• THINKING OUTSIDE THE (MUSIC) BOX

    Technology moves at broadband speeds. But the music industry's transformation to the digital era has been trickling along at a pace suitable to that modem you tossed out when you got your high-speed connection. Apple's iTunes Music Store--which has sold more than 350 million downloads at a buck a pop--has been wildly successful. But because digitized music can be distributed, paid for and listened to in so many ways, there's room for other business models that could potentially grow the whole industry. Apple CEO Steve Jobs professes to be cautious about this issue--"We're not religious on this, but there's no evidence people want [other models]," he says--but others have been brainstorming different ways to move legal digital music forward. Now we're finally seeing some of the schemes come to market.For instance, Real Networks has just come out with Rhapsody 25, which adds two twists to its existing subscription service. The first is that instead of being able to stream unlimited...
  • TECHNOLOGY: THIS TIGER HAS CLAWS

    Mac users, not a shy bunch to begin with, will be roaring over Tiger, the $129 operating-system upgrade Apple rolled out last week. The showstopper is Spotlight, a built-in hard-drive search. Just type in a word and Spotlight locates its appearance in documents, PDF files, photo and music labels, even e-mails. (Microsoft Entourage support is yet to come; in the meantime, export your messages to Apple's beefed-up Mail app.) Also new is Dashboard, a set of applications that perform little tasks or keep watch on stuff like stocks or flights. There's a dazzling way to run full-screen high-res video conferences. The upgraded Safari browser adds a privacy function (so you can surf without leaving a wake). Our installation went flawlessly, and we've already discovered cool new features--like photo-slide shows within e-mail. And we haven't even begun with the parental controls or the new program that automates your complicated desktop tasks.
  • TIGER'S OUT THIS WEEK. NO BULL.

    It's Steve Jobs's plan to make this the Week of the Tiger. But Bill Gates and his minions at Microsoft are crying bull--specifically, a Longhorn steer. Despite the zoological bent, this dust-up is not about animals, but operating systems; Apple and Microsoft just happen to have named each of their major system upgrades after beasts of the realm. This Monday, Bill shows off the future of Windows, a.k.a. Longhorn, at a developers' conference. The oohs and aahs may be tempered by the fact that the hundreds of millions of Windows users won't get their hands on it until holiday season, 2006. (Unless it's even later.) On Friday, Jobs proudly presents the latest Macintosh OS X upgrade, named after that big striped cat that he always seems to have by the tail. When can the 25 million Mac users get their hands on Tiger? This year. This month. That day. Growwwl.That's a big point for Apple in the latest matchup in high tech's equivalent to the rivalry between the Yankees and the Red Sox. Both...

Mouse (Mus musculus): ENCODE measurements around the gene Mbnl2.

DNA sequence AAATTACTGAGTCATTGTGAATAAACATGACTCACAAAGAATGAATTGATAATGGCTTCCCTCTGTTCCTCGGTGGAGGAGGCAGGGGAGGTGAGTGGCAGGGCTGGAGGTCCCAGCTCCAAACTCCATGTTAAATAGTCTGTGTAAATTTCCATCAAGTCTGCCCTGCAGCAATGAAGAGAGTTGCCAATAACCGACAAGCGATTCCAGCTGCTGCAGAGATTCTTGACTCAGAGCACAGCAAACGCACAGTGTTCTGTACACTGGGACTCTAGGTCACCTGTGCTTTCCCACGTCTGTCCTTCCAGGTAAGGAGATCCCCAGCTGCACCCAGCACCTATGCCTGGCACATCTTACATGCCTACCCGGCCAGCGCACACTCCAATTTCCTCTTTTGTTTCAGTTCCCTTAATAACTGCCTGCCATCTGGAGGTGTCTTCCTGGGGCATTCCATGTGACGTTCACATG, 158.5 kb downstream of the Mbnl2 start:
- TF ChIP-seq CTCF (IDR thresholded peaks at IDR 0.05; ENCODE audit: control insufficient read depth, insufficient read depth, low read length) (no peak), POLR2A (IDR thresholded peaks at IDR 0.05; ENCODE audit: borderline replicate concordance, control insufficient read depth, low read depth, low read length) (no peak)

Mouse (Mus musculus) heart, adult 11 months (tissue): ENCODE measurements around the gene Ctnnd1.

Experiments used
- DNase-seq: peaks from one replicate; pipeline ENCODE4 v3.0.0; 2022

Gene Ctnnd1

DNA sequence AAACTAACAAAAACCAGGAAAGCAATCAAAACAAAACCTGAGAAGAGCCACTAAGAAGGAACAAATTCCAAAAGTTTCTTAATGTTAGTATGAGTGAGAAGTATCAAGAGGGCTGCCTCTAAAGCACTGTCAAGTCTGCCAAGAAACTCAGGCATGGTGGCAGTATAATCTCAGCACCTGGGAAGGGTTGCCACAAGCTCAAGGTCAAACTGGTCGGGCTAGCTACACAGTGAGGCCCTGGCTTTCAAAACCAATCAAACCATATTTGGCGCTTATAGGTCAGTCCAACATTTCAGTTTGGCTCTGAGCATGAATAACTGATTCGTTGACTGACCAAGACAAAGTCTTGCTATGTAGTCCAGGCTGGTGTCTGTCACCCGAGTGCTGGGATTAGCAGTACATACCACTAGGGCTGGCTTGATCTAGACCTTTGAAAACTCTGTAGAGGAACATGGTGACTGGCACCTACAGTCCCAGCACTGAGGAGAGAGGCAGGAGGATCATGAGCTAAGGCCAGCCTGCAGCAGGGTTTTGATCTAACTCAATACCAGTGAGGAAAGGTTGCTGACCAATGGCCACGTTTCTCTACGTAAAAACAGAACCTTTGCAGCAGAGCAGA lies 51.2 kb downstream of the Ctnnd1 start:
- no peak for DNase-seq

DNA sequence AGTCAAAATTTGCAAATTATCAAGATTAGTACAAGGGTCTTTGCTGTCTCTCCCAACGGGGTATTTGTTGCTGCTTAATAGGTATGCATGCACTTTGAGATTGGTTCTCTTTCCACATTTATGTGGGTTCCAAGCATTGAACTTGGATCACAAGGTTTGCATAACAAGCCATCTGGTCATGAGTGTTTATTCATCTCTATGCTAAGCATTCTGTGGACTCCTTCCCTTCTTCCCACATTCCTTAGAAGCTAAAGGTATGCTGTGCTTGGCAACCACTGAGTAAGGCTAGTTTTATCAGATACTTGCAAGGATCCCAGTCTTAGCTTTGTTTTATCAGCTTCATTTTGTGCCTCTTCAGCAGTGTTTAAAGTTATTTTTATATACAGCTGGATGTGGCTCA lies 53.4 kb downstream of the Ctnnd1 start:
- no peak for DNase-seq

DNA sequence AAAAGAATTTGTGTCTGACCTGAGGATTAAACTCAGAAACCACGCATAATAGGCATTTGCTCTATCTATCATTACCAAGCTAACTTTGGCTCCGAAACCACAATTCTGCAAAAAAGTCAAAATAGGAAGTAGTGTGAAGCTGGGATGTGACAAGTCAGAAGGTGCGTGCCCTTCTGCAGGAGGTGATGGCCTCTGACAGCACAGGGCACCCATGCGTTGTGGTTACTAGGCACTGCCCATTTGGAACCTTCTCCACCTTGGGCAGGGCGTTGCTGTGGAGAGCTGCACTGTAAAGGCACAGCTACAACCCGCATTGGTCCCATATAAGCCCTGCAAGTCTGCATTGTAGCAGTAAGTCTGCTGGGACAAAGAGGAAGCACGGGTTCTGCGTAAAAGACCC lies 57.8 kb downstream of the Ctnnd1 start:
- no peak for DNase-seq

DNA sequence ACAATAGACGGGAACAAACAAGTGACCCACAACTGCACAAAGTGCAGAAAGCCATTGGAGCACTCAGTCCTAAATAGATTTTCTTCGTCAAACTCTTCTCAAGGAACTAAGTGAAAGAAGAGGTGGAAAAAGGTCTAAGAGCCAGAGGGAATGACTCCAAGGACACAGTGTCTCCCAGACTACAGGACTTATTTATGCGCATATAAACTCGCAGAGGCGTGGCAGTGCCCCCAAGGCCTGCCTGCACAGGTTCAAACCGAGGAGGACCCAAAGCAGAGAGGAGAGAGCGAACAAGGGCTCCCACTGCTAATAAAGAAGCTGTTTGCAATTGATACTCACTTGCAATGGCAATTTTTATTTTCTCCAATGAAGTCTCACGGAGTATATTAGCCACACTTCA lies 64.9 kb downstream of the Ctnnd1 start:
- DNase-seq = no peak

• LIVING BY GOOGLE RULES

    A couple of weeks ago, a prominent dot-com warrior gave me a hot tip about Google: the next big move of the search phenom would be an assault on eBay. Think about it. Millions visit the Google site daily; why not let them search for items offered by sellers? The company already knows auctions, since it uses a bidding process for ads that accompany its search results. And eBay might be vulnerable, since it recently angered its sellers by raising commissions. The move would be straight out of the "Art of War" playbook apparently distributed by venture capitalists to all ambitious entrepreneurs.But when I floated this theory to Google's CEO, Eric Schmidt, the valley veteran who joined the company in 2001, he just laughed. "It's a perfectly reasonable question, but it doesn't compute here," he says. "If I said at a meeting, 'Are we going to enter eBay's space?' everyone would look at me and say, 'Why? They do a fine job.' The genius of Google is that we find new ways to solve problems...